From an old copy of the Wairoa Free Press, dated February 9th, 1878, nearly sixty years ago, I gather that on December 17th of the previous year, several of the oldest Natives in the lake region had begun talking of a lake which they stated lay in a north-easterly direction from Waikaremoana. They had never seen it themselves, so they stated, but they had heard of it page 41from their fathers, and now when the short candle of their existence was flickering in the socket and needed but a ruder blast than usual to extinguish it for ever on earth, they desired to hand down the tradition to their children as had been their custom in regard to Native history generally. Major Goring, who was then in charge of the Armed Constabulary at Onepoto, hearing of these rumours, determined to set out and explore these unknown regions. To that end, with not a little difficulty, he bribed an old Maori to lead the way.
Accompanied by a party of the Armed Constabulary, Major Goring started on 17th December, 1877, and after they had crossed Waikaremoana in canoes, the guide struck off in a north-easterly direction through the dense bush, the path being marked by the light birch scrub having been broken down in former times and grown up again, as in this moist region does not take very long. After travelling on foot for about ten miles or so (it is really not four miles) the party ascended a gentle slope, the brow of a hill, and for some time were on the margin of the lake without knowing if, so dense was the scrub and bush; but the Native making a slight detour, the lake suddenly burst upon their view. Waikare-iti, as it is called (states the report), is about five miles in breadth (this is an over-estimate) and studded with numerous islets, one of which is quite a hill, and covered to the water's edge with trees; the banks are very steep and rocky, but only in places; the water is clear, showing a white bottom, while ducks and shags are in abundance, and also a bird somewhat like a large diver, which the page 42Natives called a kau. It had a long neck, and its head was surmounted by a plume. It could not fly, but dived a tremendous distance, sometimes as much as 300 yards. The party found an old canoe in a small clearing, and as it seemed sound they launched her on the lake, and shot some of these very curious birds. They were very tame and let the men go up quite close to them, and when one was shot the others came all about the canoe, which was the clearest proof that this lake had not been visited by men for a very long time. Certainly none of that generation of Maoris appeared to have been there.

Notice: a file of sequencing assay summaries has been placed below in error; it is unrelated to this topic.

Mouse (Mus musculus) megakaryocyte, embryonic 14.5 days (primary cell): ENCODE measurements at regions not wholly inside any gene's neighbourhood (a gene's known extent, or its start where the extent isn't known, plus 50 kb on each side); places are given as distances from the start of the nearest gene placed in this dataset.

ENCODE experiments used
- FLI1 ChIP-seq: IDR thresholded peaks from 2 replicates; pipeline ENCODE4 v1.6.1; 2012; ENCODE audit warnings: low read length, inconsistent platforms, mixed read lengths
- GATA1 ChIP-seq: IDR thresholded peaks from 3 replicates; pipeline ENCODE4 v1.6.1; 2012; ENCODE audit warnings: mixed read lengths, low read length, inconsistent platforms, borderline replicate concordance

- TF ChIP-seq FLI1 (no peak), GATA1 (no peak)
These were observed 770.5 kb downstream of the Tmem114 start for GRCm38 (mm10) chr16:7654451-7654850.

Major Goring could not persuade the Native to go near the water: it was taniwha (tapu) he said, and when one of the men went in to bathe he said he would be drowned, but no such fate overtook him. The water he found to be very blue, and a body in the water seemed blue also. The Major's conclusions were: "Rare ferns are here in profusion, and lovers of scenery and fern-collectors will find much to admire in the grand wild aspect of this region, but I would suggest that an outside layer of top coats and an inside layer of "something hot" should be a desideratum." "See Naples and die" is a very old slogan, but I should like to add another—"See Waikaremoana and Waikare-iti and live"—to revel in their beauties and breathe the life-giving ozone of these elevated regions.